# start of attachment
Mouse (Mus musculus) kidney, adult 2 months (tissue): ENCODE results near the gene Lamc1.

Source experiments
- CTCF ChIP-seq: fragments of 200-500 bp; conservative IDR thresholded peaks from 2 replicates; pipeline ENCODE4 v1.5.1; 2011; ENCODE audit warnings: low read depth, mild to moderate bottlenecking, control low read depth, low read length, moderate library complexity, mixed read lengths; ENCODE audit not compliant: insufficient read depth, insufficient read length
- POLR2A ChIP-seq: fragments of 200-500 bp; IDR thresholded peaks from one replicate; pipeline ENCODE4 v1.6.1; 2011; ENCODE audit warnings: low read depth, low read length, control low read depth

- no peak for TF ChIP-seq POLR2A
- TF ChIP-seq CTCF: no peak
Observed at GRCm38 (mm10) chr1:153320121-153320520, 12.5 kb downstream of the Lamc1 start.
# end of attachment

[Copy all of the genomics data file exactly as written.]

Mouse (Mus musculus) kidney, adult 2 months (tissue): ENCODE results near the gene Lamc1.

Source experiments
- CTCF ChIP-seq: fragments of 200-500 bp; conservative IDR thresholded peaks from 2 replicates; pipeline ENCODE4 v1.5.1; 2011; ENCODE audit warnings: low read depth, mild to moderate bottlenecking, control low read depth, low read length, moderate library complexity, mixed read lengths; ENCODE audit not compliant: insufficient read depth, insufficient read length
- POLR2A ChIP-seq: fragments of 200-500 bp; IDR thresholded peaks from one replicate; pipeline ENCODE4 v1.6.1; 2011; ENCODE audit warnings: low read depth, low read length, control low read depth

- no peak for TF ChIP-seq POLR2A
- TF ChIP-seq CTCF: no peak
Observed at GRCm38 (mm10) chr1:153320121-153320520, 12.5 kb downstream of the Lamc1 start.